The Court noted the sentencing philosophy of the Code and its goal of establishing uniformity in sentencing by "structuring and standardizing the sentencing courts' discretion." Id. at 400. The Court analyzed in detail the aggravating and mitigating factors that had been found by the trial court and agreed with this court's conclusion that those factors were not supported by the record. Id. at 406. Turning to this court's determination that a probationary sentence was appropriate, the Court noted that considering whether there is a serious injustice, such that a term of imprisonment is not required, "necessarily directs attention to the character of the defendant." Id. at 407. The shift in focus from the offense to the character and condition of the defendant is "to avoid the imposition of a sentence that goes beyond the central Code purpose of imposing proportionate sentences, that is, sentences that fit the particular crime." Id. at 408. The Court agreed that defendant's inability to understand that her actions deserved a prison term, as well as the overwhelming impact upon her of incarceration, beyond what the usual inmate might experience, warranted a finding that imprisoning defendant would work a serious injustice.

In Jabbour, on the other hand, the Court set aside a probationary sentence for defendant who had pled guilty to second-degree sexual assault upon a four-year-old girl. Jabbour, supra, 118 N.J. at 3. The trial court had characterized defendant "as a sad, sorry, weak individual in need of psychiatric attention . . . [for whom] [a] period of incarceration will carry a high risk of his never overcoming his emotional difficulties . . . ." Id. at 4. Defendant's emotional problems, however, did not make him idiosyncratic so as to justify dispensing with a period of incarceration. The Court stated, "[d]efendants who commit serious crimes should expect to spend time in prison." Id. at 8.

The Court recently reiterated its views in this regard, noting that the judicial power to find a serious injustice and, thus, override the presumption of imprisonment "is exercisable only in extraordinary circumstances, when 'the human cost of said deterrence . . . is too great.'" State v. Soricelli, 156 N.J. 525, 530 (1997) (quoting State v. Roth, supra, 95 N.J. at 358). A defendant cannot be characterized as idiosyncratic for purposes of N.J.S.A. 2C:44-1d merely because of his employment. State v. Curso, 355 N.J. Super. 518, 528-29 (App. Div. 2002) (holding that defendant's status as a police officer, for whom incarceration could pose "peculiar hardships," insufficient basis to overcome the presumption of imprisonment).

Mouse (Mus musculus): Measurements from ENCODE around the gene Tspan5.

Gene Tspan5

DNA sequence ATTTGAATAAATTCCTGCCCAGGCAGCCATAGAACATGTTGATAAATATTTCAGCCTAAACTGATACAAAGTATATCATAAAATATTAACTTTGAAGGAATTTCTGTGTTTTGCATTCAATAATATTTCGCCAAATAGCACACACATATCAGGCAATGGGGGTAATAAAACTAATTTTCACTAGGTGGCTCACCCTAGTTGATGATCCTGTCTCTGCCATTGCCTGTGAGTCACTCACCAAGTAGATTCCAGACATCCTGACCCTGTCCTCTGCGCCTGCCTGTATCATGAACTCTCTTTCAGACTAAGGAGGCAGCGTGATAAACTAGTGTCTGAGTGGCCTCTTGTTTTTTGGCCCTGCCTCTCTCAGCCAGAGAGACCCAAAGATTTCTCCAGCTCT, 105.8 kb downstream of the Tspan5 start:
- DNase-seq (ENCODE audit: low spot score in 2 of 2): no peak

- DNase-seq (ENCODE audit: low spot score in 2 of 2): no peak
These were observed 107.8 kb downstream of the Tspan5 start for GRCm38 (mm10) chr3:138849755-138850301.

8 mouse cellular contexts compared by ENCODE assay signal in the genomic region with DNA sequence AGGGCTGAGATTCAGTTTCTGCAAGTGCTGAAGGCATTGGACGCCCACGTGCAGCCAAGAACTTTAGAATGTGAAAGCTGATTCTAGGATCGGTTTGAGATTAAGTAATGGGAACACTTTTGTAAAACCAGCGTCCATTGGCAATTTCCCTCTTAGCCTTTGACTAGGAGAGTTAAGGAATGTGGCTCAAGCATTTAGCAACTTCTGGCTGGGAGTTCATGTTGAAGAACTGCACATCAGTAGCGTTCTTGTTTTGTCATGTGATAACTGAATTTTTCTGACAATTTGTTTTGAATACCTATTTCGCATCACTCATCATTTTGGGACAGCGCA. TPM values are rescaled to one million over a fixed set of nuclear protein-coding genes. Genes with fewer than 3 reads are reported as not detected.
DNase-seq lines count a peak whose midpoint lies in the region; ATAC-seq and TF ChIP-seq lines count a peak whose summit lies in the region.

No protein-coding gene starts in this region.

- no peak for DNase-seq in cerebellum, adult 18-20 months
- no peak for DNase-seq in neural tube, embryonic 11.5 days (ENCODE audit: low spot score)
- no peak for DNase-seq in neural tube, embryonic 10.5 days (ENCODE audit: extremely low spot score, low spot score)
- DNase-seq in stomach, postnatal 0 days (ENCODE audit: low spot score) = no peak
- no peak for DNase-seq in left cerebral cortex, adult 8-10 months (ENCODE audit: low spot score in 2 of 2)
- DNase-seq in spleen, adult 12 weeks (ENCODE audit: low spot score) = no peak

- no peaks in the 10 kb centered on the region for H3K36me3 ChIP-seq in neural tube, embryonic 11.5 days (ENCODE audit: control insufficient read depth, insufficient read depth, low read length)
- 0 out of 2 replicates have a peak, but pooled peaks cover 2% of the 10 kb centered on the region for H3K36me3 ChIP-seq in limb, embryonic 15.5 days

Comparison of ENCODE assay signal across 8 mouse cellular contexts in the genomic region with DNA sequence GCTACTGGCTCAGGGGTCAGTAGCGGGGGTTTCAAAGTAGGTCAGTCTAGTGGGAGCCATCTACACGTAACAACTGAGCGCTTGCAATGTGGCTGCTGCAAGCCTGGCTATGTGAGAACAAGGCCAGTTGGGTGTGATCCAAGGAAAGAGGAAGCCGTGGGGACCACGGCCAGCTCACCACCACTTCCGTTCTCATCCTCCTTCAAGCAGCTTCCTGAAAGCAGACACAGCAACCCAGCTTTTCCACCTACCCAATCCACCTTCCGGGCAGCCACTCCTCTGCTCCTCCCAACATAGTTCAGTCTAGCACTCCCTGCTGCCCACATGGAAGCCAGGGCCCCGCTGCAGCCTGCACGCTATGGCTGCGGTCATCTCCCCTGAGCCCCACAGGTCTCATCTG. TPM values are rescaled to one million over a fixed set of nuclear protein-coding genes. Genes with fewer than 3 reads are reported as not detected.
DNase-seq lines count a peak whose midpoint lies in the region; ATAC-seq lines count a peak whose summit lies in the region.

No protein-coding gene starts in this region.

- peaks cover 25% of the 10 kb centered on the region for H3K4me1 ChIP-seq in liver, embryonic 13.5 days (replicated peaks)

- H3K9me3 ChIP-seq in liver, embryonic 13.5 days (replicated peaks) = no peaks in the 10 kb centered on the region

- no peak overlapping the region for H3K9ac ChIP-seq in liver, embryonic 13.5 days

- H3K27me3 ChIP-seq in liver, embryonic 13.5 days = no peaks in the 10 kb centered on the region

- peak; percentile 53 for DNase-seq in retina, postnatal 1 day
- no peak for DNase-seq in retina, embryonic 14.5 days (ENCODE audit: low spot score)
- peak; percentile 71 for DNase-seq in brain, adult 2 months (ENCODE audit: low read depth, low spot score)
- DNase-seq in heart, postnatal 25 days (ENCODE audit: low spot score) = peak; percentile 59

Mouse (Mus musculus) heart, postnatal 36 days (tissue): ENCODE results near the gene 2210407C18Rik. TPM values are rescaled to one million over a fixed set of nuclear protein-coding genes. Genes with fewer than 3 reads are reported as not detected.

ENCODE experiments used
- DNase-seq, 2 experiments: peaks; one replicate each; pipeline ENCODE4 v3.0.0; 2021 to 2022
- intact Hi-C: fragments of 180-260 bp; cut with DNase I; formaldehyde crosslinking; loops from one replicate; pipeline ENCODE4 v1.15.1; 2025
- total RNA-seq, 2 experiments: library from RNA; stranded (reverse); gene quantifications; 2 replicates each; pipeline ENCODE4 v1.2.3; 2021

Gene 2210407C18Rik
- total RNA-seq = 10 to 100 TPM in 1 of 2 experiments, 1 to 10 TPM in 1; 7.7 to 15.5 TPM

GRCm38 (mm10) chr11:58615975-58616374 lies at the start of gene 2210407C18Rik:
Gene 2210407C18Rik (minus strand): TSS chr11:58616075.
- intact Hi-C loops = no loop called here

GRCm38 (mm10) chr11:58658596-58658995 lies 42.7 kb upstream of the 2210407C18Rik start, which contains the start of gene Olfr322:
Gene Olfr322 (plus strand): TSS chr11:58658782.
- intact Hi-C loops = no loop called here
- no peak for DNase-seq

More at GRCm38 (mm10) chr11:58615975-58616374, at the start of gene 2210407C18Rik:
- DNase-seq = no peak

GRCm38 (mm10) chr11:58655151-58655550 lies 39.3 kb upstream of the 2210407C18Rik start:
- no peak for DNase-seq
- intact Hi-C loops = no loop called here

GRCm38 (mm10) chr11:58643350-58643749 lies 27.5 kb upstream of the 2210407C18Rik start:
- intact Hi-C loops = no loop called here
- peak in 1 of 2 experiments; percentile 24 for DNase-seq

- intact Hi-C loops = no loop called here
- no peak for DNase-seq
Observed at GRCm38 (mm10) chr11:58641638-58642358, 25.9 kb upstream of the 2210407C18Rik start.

The sentencing transcript for defendant Lebra can in no way support a finding that defendant Lebra is the idiosyncratic defendant for whom imprisonment would be a serious injustice. Indeed, the sentencing court made no such finding. In reviewing the statutory aggravating and mitigating factors, the sentencing court found only one aggravating factor, the need for deterrence. N.J.S.A. 2C:44- 1a(9). That was in accord with the State's argument at sentencing; the prosecutor agreed that to be the only aggravating factor present. In contrast, the sentencing court found five mitigating factors: no history of prior criminal activity, N.J.S.A. 2C:44-1b(7); defendant's conduct was the result of circumstances unlikely to recur, N.J.S.A. 2C:44- 1b(8); defendant was unlikely to commit another offense, N.J.S.A. 2C:44-1b(9); defendant was likely to respond affirmatively to probationary treatment, N.J.S.A. 2C:44- 1b(10); and imprisonment would involve excessive hardship for defendant, N.J.S.A. 2C:44-1b(11).

The court then noted that although it was "a difficult finding to make," the mitigating factors outweighed the aggravating factors. It continued in the following manner:

[T]he law in this case provides that there should be a presumption of imprisonment unless having regard to the character and condition of the defendant, it is of the opinion that imprisonment would be a serious injustice which would override the need to deter.

After careful consideration of this, I find that there a need to deter, there is a need for, there is a need for incarceration. And normally, the fine line distinction between imprisonment, which imprisonment refers to a New Jersey State Prison sentence, and incarceration refers to a lesser incarceration . . . .

I find that the need to deter is present, but I find the presumption of imprisonment does not apply because of the fact that the mitigating factors so highly outweigh the aggravating factors . . . .